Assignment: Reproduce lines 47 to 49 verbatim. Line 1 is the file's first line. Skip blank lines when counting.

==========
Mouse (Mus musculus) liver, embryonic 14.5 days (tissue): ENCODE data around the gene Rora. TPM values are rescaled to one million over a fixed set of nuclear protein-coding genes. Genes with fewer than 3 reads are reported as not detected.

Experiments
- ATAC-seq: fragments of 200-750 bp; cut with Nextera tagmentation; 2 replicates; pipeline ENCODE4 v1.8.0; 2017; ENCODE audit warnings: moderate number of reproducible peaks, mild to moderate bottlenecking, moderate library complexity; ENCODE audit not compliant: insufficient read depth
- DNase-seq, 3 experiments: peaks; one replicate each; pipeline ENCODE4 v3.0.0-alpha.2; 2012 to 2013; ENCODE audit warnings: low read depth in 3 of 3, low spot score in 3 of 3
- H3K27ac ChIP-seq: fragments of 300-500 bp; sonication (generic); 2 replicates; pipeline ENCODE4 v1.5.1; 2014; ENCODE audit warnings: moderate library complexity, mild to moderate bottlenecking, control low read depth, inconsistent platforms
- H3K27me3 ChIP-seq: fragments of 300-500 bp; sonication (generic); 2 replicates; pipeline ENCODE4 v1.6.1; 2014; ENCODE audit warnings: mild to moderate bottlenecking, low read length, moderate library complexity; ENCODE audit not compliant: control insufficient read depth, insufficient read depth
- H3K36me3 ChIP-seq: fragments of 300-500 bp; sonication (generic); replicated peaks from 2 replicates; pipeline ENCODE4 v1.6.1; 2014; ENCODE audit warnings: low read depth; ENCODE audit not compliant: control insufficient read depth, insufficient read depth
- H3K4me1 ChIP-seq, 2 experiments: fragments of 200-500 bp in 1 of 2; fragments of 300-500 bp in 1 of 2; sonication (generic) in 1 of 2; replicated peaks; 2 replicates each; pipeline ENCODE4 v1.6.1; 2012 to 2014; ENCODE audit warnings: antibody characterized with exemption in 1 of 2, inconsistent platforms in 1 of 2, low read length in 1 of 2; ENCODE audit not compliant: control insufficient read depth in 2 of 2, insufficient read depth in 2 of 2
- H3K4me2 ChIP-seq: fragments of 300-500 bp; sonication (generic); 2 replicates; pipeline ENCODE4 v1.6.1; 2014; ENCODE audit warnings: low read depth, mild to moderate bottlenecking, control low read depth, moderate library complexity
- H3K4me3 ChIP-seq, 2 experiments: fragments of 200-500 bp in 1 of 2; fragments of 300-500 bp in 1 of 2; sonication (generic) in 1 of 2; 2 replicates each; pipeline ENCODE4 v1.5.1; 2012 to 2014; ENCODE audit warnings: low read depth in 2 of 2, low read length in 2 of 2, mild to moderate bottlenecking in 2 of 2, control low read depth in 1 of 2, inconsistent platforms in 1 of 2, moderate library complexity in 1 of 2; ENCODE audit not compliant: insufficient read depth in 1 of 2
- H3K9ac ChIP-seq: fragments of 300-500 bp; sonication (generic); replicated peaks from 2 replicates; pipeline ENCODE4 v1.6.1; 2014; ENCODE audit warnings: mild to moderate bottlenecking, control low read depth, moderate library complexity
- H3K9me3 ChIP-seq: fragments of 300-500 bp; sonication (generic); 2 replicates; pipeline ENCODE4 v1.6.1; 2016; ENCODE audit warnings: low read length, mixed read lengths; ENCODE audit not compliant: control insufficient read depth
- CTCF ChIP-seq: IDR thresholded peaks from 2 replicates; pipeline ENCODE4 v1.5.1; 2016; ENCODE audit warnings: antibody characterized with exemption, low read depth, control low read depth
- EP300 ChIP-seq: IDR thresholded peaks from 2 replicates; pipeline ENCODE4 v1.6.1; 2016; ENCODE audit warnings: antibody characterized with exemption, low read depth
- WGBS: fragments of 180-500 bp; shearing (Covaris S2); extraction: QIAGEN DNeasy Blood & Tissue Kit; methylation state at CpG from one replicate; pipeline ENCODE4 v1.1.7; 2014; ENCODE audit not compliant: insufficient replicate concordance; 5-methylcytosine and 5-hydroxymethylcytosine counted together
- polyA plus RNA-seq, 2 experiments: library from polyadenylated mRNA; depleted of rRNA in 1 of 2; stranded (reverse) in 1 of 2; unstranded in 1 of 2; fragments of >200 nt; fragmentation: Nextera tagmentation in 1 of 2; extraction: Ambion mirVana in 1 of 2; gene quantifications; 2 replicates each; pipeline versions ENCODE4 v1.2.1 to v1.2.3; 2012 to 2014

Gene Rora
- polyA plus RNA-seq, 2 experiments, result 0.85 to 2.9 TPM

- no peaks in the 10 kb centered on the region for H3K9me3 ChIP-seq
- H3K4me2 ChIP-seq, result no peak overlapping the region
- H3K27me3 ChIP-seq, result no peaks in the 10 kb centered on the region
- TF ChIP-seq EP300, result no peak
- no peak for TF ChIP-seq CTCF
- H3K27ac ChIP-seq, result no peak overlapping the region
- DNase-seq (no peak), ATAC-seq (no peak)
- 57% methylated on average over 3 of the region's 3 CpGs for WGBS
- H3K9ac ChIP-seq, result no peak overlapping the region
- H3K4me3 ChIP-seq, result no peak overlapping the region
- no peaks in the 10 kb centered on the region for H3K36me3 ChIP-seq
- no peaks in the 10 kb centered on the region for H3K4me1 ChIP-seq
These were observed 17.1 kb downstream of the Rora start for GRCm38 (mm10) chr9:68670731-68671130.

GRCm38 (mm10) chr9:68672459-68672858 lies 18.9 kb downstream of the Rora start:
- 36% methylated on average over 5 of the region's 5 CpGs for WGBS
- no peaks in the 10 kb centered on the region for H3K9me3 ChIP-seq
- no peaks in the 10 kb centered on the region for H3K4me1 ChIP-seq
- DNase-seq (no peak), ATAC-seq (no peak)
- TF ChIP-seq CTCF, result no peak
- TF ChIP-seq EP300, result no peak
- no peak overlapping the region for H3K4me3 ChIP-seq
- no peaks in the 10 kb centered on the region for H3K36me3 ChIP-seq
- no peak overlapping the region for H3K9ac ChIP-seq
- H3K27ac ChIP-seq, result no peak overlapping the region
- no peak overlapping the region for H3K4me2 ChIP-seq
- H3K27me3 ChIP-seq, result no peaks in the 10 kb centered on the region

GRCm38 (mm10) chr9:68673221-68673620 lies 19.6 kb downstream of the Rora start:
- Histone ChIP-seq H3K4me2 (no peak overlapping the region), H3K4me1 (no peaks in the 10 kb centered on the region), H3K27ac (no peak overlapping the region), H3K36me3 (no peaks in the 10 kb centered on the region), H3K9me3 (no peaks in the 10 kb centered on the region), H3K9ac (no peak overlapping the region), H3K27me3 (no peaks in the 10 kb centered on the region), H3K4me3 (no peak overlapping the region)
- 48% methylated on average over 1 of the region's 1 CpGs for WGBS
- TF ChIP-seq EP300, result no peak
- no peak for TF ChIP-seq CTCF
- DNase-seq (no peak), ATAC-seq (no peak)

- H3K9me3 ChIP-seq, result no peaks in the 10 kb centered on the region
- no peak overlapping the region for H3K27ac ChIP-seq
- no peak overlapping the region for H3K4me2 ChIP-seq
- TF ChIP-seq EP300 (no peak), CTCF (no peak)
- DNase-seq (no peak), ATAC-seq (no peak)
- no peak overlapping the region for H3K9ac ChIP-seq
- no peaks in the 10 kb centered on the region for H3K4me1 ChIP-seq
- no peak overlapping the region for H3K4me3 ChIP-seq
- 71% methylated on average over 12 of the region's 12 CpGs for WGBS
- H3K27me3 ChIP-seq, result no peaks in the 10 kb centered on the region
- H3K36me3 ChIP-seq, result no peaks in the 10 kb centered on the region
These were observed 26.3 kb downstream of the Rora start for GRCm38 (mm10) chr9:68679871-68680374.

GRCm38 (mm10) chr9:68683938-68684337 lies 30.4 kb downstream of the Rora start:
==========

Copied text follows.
- 48% methylated on average over 1 of the region's 1 CpGs for WGBS
- TF ChIP-seq EP300, result no peak
- no peak for TF ChIP-seq CTCF